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What is Radiology?

By Sherry Holetzky
Updated Mar 03, 2024
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Radiology is the use of radiation for different types of "imaging," including X-rays. Imaging simply means creating an image of the inner configuration of a dense object, such as part of the human body, with the use of radiant energy. Radiology is also sometimes called radioscopy or Clinical Radiology, the latter due to the many uses of imaging techniques for diagnosis as well as treatment of injury or disease. Imaging includes X-rays, radiant dye, ultrasound, CT scan and MRI, or magnetic resonance imaging.

In the medical field, radiology is a specialization. A radiologist reads or interprets an image to pinpoint an injury, determine how serious the injury is or help detect abnormalities such as tumors. This is why patients frequently have to wait for the "official" results of an X-ray or other image even if the primary caregiver has reviewed it. A specialist in radiology must also interpret the results and consult with the physician or offer a report of his or her findings in order to achieve an accurate diagnosis. Clinics and medical facilities that do not employ an on-site radiologist must send the image out for interpretation and await the findings.

Radiology is an important component of diagnosis and treatment, so the radiologist has a great responsibility to obtain clear, distinct images and review them with extreme care. Faulty images or interpretations can lead to missing things or even to misdiagnosis of the patient's condition. Obtaining high quality images through radiology can be difficult when a patient is in pain or suffering from illness, so a radiologist or imaging tech must have an excellent bedside manner.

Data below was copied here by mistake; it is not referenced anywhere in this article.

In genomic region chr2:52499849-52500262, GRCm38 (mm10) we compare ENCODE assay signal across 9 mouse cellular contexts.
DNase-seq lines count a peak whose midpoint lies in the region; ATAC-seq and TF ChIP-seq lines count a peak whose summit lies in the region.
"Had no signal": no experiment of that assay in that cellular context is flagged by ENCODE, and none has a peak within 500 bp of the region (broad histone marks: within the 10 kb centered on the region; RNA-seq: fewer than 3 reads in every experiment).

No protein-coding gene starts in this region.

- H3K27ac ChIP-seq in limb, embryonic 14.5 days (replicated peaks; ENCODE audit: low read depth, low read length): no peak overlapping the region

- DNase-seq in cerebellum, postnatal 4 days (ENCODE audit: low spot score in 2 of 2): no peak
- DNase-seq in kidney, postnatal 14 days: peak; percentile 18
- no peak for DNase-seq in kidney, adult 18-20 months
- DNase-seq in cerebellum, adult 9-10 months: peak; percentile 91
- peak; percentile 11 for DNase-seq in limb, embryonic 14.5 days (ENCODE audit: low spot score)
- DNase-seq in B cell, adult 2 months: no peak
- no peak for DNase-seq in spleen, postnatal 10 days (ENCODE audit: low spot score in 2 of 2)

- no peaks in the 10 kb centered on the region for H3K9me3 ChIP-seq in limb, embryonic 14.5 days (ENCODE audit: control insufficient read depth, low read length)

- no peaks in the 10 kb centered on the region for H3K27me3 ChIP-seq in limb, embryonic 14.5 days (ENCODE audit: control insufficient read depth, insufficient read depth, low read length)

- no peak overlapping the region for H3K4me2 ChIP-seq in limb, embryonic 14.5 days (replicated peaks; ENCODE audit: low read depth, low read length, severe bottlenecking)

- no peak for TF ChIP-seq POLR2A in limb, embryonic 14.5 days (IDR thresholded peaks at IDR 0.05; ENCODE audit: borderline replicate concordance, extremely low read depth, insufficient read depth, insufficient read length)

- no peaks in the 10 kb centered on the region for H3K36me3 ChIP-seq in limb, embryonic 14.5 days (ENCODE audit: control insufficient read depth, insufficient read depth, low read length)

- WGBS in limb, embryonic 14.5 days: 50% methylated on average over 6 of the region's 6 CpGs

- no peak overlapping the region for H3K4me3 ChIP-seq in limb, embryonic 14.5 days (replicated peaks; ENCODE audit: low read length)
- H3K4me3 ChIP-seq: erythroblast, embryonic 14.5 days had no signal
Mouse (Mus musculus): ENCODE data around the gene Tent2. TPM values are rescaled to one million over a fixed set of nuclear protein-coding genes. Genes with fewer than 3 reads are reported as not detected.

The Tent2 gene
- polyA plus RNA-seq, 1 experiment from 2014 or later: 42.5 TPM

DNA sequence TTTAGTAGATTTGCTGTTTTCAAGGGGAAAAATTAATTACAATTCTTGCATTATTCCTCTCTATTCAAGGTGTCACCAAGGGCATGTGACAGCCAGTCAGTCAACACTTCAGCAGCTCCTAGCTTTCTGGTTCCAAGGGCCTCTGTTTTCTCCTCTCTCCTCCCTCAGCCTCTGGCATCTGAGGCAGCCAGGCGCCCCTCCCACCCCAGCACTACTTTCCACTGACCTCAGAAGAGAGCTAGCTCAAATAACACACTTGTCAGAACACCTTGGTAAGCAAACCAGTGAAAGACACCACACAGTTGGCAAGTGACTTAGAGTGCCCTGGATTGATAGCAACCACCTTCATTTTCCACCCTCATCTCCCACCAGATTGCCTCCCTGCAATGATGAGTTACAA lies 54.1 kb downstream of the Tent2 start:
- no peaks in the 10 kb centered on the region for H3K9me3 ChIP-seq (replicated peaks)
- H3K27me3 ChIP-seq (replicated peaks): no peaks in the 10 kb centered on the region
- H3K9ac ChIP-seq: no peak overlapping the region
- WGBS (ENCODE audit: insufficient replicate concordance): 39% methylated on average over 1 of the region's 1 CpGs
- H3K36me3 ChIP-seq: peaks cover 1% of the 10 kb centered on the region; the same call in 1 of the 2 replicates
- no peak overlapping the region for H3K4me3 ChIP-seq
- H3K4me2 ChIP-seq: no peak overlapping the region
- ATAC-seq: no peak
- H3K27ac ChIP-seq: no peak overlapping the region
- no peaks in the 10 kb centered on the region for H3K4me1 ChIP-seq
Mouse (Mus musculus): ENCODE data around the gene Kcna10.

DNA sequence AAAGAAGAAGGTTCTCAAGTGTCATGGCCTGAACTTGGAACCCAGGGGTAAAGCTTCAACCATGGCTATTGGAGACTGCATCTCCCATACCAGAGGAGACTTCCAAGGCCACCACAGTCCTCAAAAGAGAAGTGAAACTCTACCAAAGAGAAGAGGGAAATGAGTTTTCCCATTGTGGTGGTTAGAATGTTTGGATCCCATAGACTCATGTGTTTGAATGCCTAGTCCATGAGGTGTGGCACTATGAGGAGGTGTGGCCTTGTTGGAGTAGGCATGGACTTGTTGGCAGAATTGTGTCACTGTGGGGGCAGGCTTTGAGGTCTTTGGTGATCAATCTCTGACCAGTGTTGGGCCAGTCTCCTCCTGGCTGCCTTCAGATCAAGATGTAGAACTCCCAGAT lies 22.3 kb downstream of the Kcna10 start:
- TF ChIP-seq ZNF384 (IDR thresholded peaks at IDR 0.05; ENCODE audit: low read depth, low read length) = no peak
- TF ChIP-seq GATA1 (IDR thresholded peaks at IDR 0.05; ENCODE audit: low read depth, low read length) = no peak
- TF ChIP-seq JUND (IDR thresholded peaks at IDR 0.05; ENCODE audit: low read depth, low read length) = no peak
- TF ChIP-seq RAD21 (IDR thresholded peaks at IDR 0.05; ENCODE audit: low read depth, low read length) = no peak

The radiologist must also be able to comfort the patient, keeping him or her calm, and able to explain radiology procedures clearly to reduce the patient's anxiety. He or she must also thoroughly observe the patient's medical records and ask questions to ensure that X-rays or other imaging techniques are not particularly risky for a specific patient, for example, a woman that is or could be pregnant. Since radiology techniques require the use of radiation, a tech must also protect him or herself and the patient from the possible dangers associated with radiation.

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Discussion Comments
By lilwes423 — On Apr 26, 2011

I am still in high school and I am having a hard time finding a future carer. I recently came across the medical field and I am more focusing on the carer of a medical tech. I am looking more into a radiology tech, but I am kind of concerned if it is hard to get a job as a radiology tech or any med tech in general. And I am kind of wondering about the wages. If anyone has any answers or any advice please get back to me.

By anon40185 — On Aug 06, 2009

i just graduated high school and i am about to start studying this is college. This can help me out a lot.

By anon27775 — On Mar 05, 2009

this site has lots of useful information......

but my question is how much does a radioligist make?

By anon4263 — On Oct 10, 2007

I don't know how I can say in commenting at this website, I am not a doctor nor a nurse, I am a manager, but I appreciate you letting me know all about technology of Hospitals; and different diseases and how they can be treated. In reality, I learned more about this website. Be Successful even in your plans.

Thank you.

GASORE Nkunda Prince


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